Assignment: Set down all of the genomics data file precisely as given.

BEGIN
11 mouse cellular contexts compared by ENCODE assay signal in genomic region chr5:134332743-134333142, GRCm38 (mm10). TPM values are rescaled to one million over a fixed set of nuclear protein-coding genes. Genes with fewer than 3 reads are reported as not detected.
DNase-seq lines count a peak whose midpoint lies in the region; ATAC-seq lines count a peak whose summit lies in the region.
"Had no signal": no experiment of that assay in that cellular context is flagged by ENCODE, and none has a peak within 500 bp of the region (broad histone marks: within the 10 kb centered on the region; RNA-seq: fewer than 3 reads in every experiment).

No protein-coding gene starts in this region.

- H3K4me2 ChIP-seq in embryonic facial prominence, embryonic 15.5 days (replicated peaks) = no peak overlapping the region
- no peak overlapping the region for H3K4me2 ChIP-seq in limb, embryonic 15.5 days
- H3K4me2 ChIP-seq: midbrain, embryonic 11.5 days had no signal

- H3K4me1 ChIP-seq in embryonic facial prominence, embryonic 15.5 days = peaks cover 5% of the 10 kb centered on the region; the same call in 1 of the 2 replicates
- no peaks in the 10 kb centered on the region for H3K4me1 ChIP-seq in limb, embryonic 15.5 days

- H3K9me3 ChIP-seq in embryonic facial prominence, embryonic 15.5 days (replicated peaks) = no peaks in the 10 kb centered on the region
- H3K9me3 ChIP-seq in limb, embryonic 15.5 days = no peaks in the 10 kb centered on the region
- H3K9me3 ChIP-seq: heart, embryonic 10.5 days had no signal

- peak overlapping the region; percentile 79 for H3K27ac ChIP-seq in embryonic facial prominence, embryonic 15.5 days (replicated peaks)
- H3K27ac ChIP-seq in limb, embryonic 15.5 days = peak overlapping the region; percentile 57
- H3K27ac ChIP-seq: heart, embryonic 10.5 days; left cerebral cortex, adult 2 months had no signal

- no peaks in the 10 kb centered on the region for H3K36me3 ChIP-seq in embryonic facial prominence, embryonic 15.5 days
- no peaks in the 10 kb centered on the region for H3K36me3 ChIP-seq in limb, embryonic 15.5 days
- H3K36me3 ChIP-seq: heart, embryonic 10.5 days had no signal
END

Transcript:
11 mouse cellular contexts compared by ENCODE assay signal in genomic region chr5:134332743-134333142, GRCm38 (mm10). TPM values are rescaled to one million over a fixed set of nuclear protein-coding genes. Genes with fewer than 3 reads are reported as not detected.
DNase-seq lines count a peak whose midpoint lies in the region; ATAC-seq lines count a peak whose summit lies in the region.
"Had no signal": no experiment of that assay in that cellular context is flagged by ENCODE, and none has a peak within 500 bp of the region (broad histone marks: within the 10 kb centered on the region; RNA-seq: fewer than 3 reads in every experiment).

No protein-coding gene starts in this region.

- H3K4me2 ChIP-seq in embryonic facial prominence, embryonic 15.5 days (replicated peaks) = no peak overlapping the region
- no peak overlapping the region for H3K4me2 ChIP-seq in limb, embryonic 15.5 days
- H3K4me2 ChIP-seq: midbrain, embryonic 11.5 days had no signal

- H3K4me1 ChIP-seq in embryonic facial prominence, embryonic 15.5 days = peaks cover 5% of the 10 kb centered on the region; the same call in 1 of the 2 replicates
- no peaks in the 10 kb centered on the region for H3K4me1 ChIP-seq in limb, embryonic 15.5 days

- H3K9me3 ChIP-seq in embryonic facial prominence, embryonic 15.5 days (replicated peaks) = no peaks in the 10 kb centered on the region
- H3K9me3 ChIP-seq in limb, embryonic 15.5 days = no peaks in the 10 kb centered on the region
- H3K9me3 ChIP-seq: heart, embryonic 10.5 days had no signal

- peak overlapping the region; percentile 79 for H3K27ac ChIP-seq in embryonic facial prominence, embryonic 15.5 days (replicated peaks)
- H3K27ac ChIP-seq in limb, embryonic 15.5 days = peak overlapping the region; percentile 57
- H3K27ac ChIP-seq: heart, embryonic 10.5 days; left cerebral cortex, adult 2 months had no signal

- no peaks in the 10 kb centered on the region for H3K36me3 ChIP-seq in embryonic facial prominence, embryonic 15.5 days
- no peaks in the 10 kb centered on the region for H3K36me3 ChIP-seq in limb, embryonic 15.5 days
- H3K36me3 ChIP-seq: heart, embryonic 10.5 days had no signal